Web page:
Dusenberry, Warren N. (Warren Newton), 1836-1915
- Existence: 1836 - 1915
Warren Newton Dusenberry (1836-1915) was a missionary for the Church of Jesus Christ of Latter-day Saints; an administrator for various schools in Provo, Utah including the University of Deseret's Timpanogos branch and Brigham Young Academy; and is the former Mayor of Provo, UT.
Warren Newton Dusenberry was born in White Haven Pennsylvania on November 1, 1836. Around the age of 4, he soon moved to Pike County, Illinois near Nauvoo. There in 1846, his mother joined the Church of Jesus Christ. However, due to his father's decision to not join the Church, when most of the pioneers fled to Utah during the 1840s and 1850s, the family remained in Illinois until 1860 where, after a brief visit to his uncle's home in Provo, the family settled in Los Angeles and Sacramento, California.
After attending the Methodist-run Vacaville College until 1862, Warren moved to Provo where he began his quest to establish a school in the Provo, Utah region. However, due to issues including high student demand and lack of funding, his various attempts to establish a school in Provo failed - leaving him to focus on his backup careers of owning a general store and working as a county tax asessor. It was also during his attempts of establishing a school in Provo that, in 1867, he decided to serve a mission for the Church - serving first as a proselyting missionary in the South and then as an employee for the Church's Boston immigration office to help immigrants relocate to Utah. Once returning to Utah, he tried once more to establish a school in Provo (leading to the creation of a High School in Center Street) and soon was asked to work for the Timpanogos Branch of the University of Deseret. Once the University lost its funding in 1875, the site of the school soom became the site of Brigham Young Academy, where he worked for for a few months before attending law school.
Later in his life, he eventually became Mayor of Provo, defeating Reed Smoot in the process. He passed away in Utah on March 31, 1915.
Citation:Wikipedia, July 27, 2017 (b. Nov. 1, 1836 in White Haven, PA; moved to Pike County, IL near Nauvoo in 1840; in 1846, his mother joined the Church of Jesus Christ of Latter-day Saints, but not his father; the family eventually migrated westward in 1860, briefly visiting his uncle in Provo before settling in Sacramento, CA; studied at the Methodist-run Vacaville College until 1862; attempted to set up school various times in the 1860s, but had to close them down at times while making extra money as a general store owner and tax assessor; served a mission in 1867 in the southern states as a proselyter and later in Boston at the Boston Immigration Office; worked for the Timpanogos Branch of the University of Deseret; the site for the branch later became Brigham Young Academy, which he administered for a few months before attending law school; later served as a Mayor of Provo, defeating Reed Smoot in the process; passed away on March 31, 1915)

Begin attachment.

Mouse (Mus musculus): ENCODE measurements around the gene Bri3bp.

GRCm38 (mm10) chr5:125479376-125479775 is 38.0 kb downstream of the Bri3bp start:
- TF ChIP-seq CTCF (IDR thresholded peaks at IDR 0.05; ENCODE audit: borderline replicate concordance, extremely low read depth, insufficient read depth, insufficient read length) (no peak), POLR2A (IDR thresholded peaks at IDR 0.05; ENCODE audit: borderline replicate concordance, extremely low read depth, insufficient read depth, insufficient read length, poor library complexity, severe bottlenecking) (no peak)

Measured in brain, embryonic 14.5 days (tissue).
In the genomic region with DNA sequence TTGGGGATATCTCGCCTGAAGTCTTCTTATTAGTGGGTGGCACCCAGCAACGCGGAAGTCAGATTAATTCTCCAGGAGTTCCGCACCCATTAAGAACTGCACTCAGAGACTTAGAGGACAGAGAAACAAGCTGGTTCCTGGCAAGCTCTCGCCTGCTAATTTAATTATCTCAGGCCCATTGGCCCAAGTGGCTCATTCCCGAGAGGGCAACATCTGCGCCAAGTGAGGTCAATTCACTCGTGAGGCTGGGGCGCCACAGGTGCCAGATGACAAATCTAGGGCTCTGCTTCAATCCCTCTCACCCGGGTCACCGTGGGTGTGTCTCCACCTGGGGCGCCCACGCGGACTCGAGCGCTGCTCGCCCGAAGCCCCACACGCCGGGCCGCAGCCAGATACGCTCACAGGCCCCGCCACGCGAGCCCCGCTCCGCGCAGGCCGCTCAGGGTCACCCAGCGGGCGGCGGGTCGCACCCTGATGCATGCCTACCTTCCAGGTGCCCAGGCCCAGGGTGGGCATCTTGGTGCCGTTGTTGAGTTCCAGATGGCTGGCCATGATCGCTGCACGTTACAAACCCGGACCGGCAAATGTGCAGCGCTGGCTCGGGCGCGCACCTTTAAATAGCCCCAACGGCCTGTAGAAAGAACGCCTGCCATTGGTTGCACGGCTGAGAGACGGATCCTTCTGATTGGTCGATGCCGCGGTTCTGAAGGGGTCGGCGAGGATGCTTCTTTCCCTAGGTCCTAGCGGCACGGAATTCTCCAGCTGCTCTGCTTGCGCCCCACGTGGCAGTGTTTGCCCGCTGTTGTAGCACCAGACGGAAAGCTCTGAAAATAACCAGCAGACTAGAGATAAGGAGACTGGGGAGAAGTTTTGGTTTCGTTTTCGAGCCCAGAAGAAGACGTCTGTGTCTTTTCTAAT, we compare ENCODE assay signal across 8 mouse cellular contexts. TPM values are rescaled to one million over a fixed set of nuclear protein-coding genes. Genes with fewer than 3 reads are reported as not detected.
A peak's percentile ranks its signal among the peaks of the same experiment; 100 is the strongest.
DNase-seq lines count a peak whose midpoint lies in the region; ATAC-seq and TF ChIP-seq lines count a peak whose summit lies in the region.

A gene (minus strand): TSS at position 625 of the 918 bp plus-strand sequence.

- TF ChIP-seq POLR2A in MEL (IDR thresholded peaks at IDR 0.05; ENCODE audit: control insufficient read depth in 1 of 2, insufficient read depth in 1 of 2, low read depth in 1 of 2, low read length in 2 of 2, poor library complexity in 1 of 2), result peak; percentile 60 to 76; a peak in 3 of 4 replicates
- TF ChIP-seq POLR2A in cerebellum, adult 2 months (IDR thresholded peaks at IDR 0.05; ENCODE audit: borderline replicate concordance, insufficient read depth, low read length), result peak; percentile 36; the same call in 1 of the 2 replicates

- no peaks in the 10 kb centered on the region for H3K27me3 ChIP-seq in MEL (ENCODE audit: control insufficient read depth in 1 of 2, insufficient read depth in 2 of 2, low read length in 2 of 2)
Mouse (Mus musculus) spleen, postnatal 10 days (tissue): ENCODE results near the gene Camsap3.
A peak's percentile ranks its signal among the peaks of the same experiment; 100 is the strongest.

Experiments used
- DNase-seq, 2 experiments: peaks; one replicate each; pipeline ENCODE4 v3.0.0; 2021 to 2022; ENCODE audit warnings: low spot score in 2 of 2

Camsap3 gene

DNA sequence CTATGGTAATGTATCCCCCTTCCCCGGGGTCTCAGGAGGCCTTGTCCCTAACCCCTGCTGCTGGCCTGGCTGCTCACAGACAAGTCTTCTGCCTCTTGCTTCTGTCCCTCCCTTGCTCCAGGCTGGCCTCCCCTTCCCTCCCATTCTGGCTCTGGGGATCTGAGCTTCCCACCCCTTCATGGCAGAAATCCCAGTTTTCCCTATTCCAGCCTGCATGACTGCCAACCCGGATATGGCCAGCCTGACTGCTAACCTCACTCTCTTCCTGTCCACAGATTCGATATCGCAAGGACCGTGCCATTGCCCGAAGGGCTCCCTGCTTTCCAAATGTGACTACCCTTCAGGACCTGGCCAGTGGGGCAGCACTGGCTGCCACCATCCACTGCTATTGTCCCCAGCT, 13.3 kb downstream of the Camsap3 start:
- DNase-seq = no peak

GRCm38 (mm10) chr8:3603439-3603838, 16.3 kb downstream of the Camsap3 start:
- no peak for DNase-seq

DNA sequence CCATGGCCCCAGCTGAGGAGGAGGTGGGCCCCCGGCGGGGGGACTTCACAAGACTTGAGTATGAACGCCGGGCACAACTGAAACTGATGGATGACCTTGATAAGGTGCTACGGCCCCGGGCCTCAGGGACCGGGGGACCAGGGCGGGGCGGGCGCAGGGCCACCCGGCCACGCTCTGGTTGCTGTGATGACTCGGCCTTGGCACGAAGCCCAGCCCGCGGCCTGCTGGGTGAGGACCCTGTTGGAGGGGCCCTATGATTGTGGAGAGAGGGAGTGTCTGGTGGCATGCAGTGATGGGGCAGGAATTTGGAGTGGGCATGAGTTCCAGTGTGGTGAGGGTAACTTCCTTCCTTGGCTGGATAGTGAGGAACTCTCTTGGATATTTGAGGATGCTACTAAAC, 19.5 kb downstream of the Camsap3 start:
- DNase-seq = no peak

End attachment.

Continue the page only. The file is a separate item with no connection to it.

Found in 12 Collections and/or Records:
Contains portraits of the presidents of the university from Warren N. Dusenberry to Merrill J. Bateman, excluding Rex E. Lee's portrait. Materials date from between 1875 and 2003.
Series of panorama-style sketches of the presidents of Brigham Young University from Warren N. Dusenberry through Jeffrey R. Holland.
Certificates of honorary membership in the Sons of Utah Pioneers for all Brigham Young University presidents from Warren Dusenberry through Cecil O. Samuelson.
Collection contains diaries and autobiography, biographies, family history, correspondence, legal documents and newspaper clippings related to his personal life, pioneer memories, missionary experiences, political activities as mayor and member of the Democratic party, LDS Church activities, and leadership in business and civic activities in Utah. Also includes copies of his poetical writings.
Contains thirty-nine black-and-white photographs of presidents of the Board of Trustees of Brigham Young Academy and University; also views of chairmen of the Executive Committee of the Board of Trustees of BYU. Also includes view of Karl G. Maeser's wife, Anna.
Contains minutes of directors meeting, articles of agreement, licenses, correspondence, financial records, and applications for loans, 1891-1932. Also includes a handwritten letter from George Q. Cannon requesting balance information for Lilian H. Cannon (see folder 3).
Typescript of family stories and pioneer experiences. Describes the growth of Alpine, Utah and its educational system in 1860-1870 and in Provo, Utah in 1870-1877. Also includes a memorial to Emma Jacques Walton.